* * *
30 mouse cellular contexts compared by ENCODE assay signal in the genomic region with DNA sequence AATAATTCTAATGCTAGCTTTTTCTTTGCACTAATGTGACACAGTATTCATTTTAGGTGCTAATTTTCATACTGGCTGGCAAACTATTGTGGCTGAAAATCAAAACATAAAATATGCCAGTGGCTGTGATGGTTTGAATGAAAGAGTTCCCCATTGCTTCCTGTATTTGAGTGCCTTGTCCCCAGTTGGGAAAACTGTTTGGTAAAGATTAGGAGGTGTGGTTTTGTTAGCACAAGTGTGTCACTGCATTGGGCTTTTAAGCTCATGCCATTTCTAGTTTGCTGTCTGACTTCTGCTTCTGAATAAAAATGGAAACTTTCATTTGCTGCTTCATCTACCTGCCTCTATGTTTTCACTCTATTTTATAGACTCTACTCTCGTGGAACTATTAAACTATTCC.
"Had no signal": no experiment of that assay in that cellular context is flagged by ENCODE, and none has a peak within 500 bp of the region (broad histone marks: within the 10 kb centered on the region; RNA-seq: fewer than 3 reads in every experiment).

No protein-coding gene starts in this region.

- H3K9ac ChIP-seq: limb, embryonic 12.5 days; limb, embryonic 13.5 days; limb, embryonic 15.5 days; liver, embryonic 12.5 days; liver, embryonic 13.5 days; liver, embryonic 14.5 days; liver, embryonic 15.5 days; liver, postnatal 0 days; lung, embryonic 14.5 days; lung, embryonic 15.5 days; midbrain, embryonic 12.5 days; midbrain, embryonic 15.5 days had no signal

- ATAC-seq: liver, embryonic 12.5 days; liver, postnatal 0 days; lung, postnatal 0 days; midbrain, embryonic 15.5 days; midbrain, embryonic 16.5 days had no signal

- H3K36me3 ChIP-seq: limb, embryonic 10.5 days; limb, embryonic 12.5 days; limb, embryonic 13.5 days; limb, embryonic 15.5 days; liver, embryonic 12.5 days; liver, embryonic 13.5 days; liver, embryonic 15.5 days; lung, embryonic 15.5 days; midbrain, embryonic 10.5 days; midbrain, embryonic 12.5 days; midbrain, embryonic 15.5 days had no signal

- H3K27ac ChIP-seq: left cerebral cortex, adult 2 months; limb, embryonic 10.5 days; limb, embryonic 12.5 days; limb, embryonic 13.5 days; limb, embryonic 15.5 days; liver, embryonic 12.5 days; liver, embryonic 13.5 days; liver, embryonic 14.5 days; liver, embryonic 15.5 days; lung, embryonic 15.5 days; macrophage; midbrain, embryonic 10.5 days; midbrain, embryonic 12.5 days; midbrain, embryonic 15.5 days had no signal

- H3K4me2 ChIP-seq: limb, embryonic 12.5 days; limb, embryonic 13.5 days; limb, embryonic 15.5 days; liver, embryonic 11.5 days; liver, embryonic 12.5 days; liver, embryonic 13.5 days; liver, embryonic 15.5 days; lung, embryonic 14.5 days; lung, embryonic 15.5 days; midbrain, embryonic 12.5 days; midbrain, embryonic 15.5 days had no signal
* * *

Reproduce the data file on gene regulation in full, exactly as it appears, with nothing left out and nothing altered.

30 mouse cellular contexts compared by ENCODE assay signal in the genomic region with DNA sequence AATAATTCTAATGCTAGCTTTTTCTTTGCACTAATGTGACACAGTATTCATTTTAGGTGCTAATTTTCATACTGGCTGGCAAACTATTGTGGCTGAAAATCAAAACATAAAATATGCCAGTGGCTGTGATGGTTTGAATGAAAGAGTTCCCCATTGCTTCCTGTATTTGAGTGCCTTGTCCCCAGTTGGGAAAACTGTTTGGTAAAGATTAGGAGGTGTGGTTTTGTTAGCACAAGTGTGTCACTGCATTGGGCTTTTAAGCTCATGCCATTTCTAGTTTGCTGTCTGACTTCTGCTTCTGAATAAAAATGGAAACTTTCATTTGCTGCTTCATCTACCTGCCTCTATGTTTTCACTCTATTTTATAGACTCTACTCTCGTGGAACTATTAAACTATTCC.
"Had no signal": no experiment of that assay in that cellular context is flagged by ENCODE, and none has a peak within 500 bp of the region (broad histone marks: within the 10 kb centered on the region; RNA-seq: fewer than 3 reads in every experiment).

No protein-coding gene starts in this region.

- H3K9ac ChIP-seq: limb, embryonic 12.5 days; limb, embryonic 13.5 days; limb, embryonic 15.5 days; liver, embryonic 12.5 days; liver, embryonic 13.5 days; liver, embryonic 14.5 days; liver, embryonic 15.5 days; liver, postnatal 0 days; lung, embryonic 14.5 days; lung, embryonic 15.5 days; midbrain, embryonic 12.5 days; midbrain, embryonic 15.5 days had no signal

- ATAC-seq: liver, embryonic 12.5 days; liver, postnatal 0 days; lung, postnatal 0 days; midbrain, embryonic 15.5 days; midbrain, embryonic 16.5 days had no signal

- H3K36me3 ChIP-seq: limb, embryonic 10.5 days; limb, embryonic 12.5 days; limb, embryonic 13.5 days; limb, embryonic 15.5 days; liver, embryonic 12.5 days; liver, embryonic 13.5 days; liver, embryonic 15.5 days; lung, embryonic 15.5 days; midbrain, embryonic 10.5 days; midbrain, embryonic 12.5 days; midbrain, embryonic 15.5 days had no signal

- H3K27ac ChIP-seq: left cerebral cortex, adult 2 months; limb, embryonic 10.5 days; limb, embryonic 12.5 days; limb, embryonic 13.5 days; limb, embryonic 15.5 days; liver, embryonic 12.5 days; liver, embryonic 13.5 days; liver, embryonic 14.5 days; liver, embryonic 15.5 days; lung, embryonic 15.5 days; macrophage; midbrain, embryonic 10.5 days; midbrain, embryonic 12.5 days; midbrain, embryonic 15.5 days had no signal

- H3K4me2 ChIP-seq: limb, embryonic 12.5 days; limb, embryonic 13.5 days; limb, embryonic 15.5 days; liver, embryonic 11.5 days; liver, embryonic 12.5 days; liver, embryonic 13.5 days; liver, embryonic 15.5 days; lung, embryonic 14.5 days; lung, embryonic 15.5 days; midbrain, embryonic 12.5 days; midbrain, embryonic 15.5 days had no signal